NBA, SPORTS

Bucher: Intimidation a factor in NBA flopping epidemic

January 2, 2014

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Tuesday, Bleacher Report NBA national columnist Ric Bucher penned a column on the flopping epidemic in the NBA. He appeared on SiriusXM NBA Radio Wednesday to talk about the column, and criticized the way the NBA has handled the issue.

“They’re minimal at best,” Bucher said of the current penalties, which include a warning for a first-time offender and a $5,000 fine for each additional offense. “The thing that bothers me about all that is that now you have your stars, your most recognized guys, the guys that are supposed to be your ambassadors, are the ones that look like they’re trying to game the system. And when you add all that together, to me this has been a step in the wrong direction as far as the overall image of the NBA when it comes to flopping.”

Bucher agreed with SiriusXM NBA Radio host Sam Mitchell that to end the epidemic, penalties need to be instituted at the time of the offense, rather than off the court.

“Within the game, if you get away with it, you get away with it,” Bucher said. “You get to the line, you get your free throws, and then you gotta pay $5,000 later. You can look at some of these guys with what they’re making, and what that foul trouble can potentially mean for the other team – because it’s not just the two free throws that you might get out of that situation, or an and-one. But it gets you into the bonus quicker, it gets that player in foul trouble. One foul on a big man can change the entire complexion of the game. So as it stands right now, the price is worth what you’re getting. And if it did change, if the referees did have the opportunity to apply something right away, I do believe that could change something. And the referees may not always get it right, but just the fear that you might get a technical, or the fear that a referee might hit you with something, I believe, would encourage guys not to even think about trying to work the referees.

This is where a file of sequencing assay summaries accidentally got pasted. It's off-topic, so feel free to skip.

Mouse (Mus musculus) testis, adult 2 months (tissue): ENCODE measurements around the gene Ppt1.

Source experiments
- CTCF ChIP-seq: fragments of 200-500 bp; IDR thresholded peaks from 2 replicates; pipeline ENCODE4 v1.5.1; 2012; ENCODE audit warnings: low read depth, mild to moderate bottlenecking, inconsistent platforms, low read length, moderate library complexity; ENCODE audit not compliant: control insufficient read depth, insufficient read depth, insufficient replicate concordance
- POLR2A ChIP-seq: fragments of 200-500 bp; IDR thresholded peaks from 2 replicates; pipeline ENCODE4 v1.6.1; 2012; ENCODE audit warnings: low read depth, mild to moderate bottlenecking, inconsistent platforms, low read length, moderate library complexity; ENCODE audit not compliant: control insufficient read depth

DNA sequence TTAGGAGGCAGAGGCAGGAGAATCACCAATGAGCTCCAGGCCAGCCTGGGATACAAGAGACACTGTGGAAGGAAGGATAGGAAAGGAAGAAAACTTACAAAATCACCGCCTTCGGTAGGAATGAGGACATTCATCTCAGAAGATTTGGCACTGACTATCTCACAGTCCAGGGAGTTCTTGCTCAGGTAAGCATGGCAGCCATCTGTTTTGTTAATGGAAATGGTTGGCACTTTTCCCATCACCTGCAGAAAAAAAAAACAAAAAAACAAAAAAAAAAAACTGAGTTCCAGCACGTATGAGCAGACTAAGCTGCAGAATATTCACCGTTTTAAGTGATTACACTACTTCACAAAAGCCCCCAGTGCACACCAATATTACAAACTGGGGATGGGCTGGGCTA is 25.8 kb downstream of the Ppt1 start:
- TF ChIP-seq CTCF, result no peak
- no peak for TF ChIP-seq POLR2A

“And the other part is,” Bucher continued, “and I guess this is what got me, I’m seeing guys like Chris Paul and James Harden – they’re great players already. And they’re difficult enough to stop from getting to the hoop. And now, if they go, and if they get touched, and the referee doesn’t blow the whistle, now [the referee is] getting dagger eyes. Chris Paul or James Harden is trying to shame the referee into buying into this shamockery.”

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